When the clock struck midnight on December 31 to usher in another year, I had the usual set of reactions: mild horror at how fast time is passing; excitement at the potential for the new year; gratitude for the many talented and passionate people in my life, both within and outside of work. But there was another realization that hit me a little harder: 2016 was finally here. During my two years working at the city’s Olympic bid, 2016 had come to represent “what could be”—the driving force for all our hard work. It also felt like an eternity away, so it was more than a little sobering to realize that nearly six and half years have passed since Chicago was unceremoniously bounced from the competition in the first round.
Since that time, in my conversations about the bid experience, the Olympic Movement, and the factors that led to that outcome, I had the opportunity to make sense of what had influenced the decision. The arrival of the new year brought all of those deciding elements back into focus. Chicago’s plan for the Games, which encompassed not only sports venues but also hotel accommodations and transportation infrastructure, was superior to Rio’s in many ways. (The steady stream of articles pointing out the abysmal state of the water venues in Rio and the huge shortage of hotel rooms suggests that my assertion isn’t just sour grapes.)
However, Rio’s messaging was much sharper, more compelling, and ideally suited for the International Olympic Committee (IOC) members who decided the contest. The Rio bid’s success can be summed up with one visual:
Rio’s main pitch could be grasped within seconds of looking at the map. Other continents had hosted the Games tens of times, but South America had never been awarded the honor. For the Olympic Movement, which claims to reach to all corners of the world, the omission was glaring. The map was devastatingly effective for another reason: IOC members hail from around the world and speak a wide variety of languages. The map required no specific language proficiency to be understood. Rio knew its map was effective and featured it in several presentations prior to the final pitch.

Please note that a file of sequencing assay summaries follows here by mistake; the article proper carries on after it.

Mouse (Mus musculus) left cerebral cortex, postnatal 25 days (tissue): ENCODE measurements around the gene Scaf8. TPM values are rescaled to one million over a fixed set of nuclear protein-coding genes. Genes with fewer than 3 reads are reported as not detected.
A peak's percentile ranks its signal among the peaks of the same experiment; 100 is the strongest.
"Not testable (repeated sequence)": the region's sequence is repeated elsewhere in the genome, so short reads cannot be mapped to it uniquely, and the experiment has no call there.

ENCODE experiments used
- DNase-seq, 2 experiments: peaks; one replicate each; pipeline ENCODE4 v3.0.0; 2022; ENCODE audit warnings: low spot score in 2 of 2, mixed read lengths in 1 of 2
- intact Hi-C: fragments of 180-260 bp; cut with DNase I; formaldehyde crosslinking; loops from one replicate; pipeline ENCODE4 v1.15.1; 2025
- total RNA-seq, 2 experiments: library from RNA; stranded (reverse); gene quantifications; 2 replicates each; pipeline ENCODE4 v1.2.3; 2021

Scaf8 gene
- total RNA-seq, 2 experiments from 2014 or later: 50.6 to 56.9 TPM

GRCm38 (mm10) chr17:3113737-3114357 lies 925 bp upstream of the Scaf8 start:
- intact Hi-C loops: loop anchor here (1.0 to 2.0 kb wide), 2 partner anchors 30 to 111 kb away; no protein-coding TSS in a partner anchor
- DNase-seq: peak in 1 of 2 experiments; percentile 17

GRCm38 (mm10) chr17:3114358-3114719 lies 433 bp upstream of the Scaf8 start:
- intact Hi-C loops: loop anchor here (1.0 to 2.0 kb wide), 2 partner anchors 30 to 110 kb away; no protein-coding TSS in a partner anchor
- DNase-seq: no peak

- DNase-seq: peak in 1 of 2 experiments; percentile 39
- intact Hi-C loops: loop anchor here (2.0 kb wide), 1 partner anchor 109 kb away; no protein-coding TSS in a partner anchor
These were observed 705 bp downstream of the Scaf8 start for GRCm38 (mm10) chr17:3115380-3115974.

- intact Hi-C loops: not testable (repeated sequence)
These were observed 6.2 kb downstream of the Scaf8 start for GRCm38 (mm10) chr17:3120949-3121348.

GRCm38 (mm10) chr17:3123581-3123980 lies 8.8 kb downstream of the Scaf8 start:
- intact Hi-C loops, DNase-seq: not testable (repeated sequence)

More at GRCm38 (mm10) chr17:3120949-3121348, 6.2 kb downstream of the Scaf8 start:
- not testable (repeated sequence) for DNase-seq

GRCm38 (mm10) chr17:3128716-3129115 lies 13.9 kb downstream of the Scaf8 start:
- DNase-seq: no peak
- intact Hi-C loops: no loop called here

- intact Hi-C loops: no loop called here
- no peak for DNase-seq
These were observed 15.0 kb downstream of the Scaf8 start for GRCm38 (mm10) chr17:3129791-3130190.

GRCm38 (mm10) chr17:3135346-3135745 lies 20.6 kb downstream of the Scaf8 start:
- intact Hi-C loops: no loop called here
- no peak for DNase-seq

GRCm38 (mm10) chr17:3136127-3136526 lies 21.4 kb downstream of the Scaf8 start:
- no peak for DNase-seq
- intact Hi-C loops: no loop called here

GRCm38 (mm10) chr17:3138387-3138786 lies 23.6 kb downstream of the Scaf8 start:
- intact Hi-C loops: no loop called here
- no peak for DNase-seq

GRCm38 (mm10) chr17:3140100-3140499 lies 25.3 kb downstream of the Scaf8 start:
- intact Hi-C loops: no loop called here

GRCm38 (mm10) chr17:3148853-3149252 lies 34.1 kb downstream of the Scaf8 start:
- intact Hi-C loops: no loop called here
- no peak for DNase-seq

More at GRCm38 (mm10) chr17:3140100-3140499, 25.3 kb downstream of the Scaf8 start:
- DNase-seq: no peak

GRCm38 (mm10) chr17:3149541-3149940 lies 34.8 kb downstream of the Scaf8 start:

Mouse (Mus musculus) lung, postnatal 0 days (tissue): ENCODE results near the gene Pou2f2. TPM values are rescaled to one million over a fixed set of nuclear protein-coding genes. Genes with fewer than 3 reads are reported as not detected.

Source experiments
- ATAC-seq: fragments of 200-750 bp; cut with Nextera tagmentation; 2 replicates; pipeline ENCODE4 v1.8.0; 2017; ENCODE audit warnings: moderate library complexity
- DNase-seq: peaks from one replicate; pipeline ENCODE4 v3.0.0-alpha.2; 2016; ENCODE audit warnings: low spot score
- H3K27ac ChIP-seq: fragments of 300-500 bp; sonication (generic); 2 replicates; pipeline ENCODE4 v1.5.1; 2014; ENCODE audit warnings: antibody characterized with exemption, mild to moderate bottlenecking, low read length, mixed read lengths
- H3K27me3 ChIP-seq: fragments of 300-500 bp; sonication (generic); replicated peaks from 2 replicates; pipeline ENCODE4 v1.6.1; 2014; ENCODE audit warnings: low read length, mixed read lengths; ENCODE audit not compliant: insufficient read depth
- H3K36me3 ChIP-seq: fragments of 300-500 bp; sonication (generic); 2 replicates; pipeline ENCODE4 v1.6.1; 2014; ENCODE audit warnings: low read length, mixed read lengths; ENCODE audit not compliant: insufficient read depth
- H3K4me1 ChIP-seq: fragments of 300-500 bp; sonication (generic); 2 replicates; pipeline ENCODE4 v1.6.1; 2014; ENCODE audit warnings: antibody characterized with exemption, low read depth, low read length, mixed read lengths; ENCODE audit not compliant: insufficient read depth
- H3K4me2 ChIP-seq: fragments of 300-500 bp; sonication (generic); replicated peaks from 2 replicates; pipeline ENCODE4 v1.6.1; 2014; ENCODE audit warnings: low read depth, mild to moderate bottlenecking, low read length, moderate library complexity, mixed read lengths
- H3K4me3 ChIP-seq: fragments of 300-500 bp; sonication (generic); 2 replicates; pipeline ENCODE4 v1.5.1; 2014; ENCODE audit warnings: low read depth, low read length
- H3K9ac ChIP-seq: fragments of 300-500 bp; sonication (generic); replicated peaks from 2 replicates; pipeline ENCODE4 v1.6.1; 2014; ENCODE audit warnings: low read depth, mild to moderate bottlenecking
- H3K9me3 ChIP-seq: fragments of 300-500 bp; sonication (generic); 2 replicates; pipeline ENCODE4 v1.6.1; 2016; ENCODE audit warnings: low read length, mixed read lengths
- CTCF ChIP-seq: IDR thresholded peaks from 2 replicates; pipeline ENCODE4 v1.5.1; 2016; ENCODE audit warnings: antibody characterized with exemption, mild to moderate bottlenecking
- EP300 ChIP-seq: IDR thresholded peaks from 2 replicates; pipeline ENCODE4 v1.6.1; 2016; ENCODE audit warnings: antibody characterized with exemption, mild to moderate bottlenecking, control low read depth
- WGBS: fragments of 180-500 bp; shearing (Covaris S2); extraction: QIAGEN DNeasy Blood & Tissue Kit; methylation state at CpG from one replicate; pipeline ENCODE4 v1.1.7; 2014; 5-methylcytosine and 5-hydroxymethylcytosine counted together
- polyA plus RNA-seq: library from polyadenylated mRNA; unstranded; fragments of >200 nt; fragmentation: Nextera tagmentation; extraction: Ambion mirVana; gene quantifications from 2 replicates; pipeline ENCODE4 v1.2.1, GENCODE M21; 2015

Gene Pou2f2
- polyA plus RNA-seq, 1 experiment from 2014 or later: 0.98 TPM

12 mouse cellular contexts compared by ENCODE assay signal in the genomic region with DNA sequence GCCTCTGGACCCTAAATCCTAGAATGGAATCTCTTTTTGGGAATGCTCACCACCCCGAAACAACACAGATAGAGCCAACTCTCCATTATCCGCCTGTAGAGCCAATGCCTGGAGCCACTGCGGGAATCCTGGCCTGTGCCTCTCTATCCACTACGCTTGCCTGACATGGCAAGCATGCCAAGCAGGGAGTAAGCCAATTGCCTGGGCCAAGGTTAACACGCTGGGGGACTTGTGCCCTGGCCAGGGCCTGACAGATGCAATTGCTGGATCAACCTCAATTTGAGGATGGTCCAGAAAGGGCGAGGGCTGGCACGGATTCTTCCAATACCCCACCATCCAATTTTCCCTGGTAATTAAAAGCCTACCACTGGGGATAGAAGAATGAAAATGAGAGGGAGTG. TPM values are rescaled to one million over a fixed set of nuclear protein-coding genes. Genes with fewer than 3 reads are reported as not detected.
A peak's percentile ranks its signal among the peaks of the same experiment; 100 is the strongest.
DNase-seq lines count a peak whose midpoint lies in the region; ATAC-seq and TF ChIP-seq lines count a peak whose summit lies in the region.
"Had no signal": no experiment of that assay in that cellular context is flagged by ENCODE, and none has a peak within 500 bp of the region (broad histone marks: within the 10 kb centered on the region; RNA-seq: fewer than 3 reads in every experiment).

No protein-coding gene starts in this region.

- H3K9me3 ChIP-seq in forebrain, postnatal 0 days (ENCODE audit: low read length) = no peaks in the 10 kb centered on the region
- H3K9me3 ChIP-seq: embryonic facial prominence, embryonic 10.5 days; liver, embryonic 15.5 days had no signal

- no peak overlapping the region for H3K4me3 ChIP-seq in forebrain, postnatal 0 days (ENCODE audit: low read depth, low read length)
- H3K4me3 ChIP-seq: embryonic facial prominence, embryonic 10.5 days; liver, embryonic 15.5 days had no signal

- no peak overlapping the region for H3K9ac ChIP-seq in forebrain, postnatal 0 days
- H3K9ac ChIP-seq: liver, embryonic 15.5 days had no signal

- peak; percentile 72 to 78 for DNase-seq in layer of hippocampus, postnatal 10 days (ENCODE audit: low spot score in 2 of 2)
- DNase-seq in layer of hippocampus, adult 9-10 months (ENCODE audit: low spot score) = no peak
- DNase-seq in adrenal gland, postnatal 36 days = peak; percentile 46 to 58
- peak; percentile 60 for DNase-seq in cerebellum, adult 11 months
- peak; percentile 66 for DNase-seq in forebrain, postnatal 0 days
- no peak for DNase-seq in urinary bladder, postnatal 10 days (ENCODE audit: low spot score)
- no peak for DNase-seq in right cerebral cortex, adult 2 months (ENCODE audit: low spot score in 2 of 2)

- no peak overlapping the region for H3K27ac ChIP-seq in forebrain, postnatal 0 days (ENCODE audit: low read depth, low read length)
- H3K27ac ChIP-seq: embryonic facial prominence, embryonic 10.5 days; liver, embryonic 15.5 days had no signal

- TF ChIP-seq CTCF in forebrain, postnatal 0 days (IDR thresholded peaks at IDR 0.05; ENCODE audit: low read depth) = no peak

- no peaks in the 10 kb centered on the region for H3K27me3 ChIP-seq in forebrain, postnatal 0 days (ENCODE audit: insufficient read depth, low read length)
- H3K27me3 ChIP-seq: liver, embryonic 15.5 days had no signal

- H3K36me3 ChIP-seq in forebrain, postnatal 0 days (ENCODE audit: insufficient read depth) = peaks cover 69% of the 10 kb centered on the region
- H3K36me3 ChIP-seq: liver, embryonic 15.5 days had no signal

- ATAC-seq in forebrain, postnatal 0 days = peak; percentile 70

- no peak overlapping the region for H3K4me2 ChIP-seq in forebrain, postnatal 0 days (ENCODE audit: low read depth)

We’ve written before about the impact of a simple, concise idea communicated clearly. In too many cases, the fear of omission or death by committee conspire to prevent an idea from connecting with a target audience. When loaded up with inessential industry terminology and details, even the best ideas can be obscured. To Rio’s credit, its communications team was able to avoid those pitfalls.
Over the past five and half years, my team and I have worked on many projects that have reinforced the power of visuals. We are regularly reminded of a few things: people love maps; icons and typographic treatments are indispensable editorial elements; and short, digestible, and shareable have taken on added importance in the fight for a reader’s attention.
Time will keep surprising me with its swiftness. Each new year will bring fresh challenges and insights, but one thing will continue to be true: an appropriate picture can be worth a thousand thoughtfully crafted words.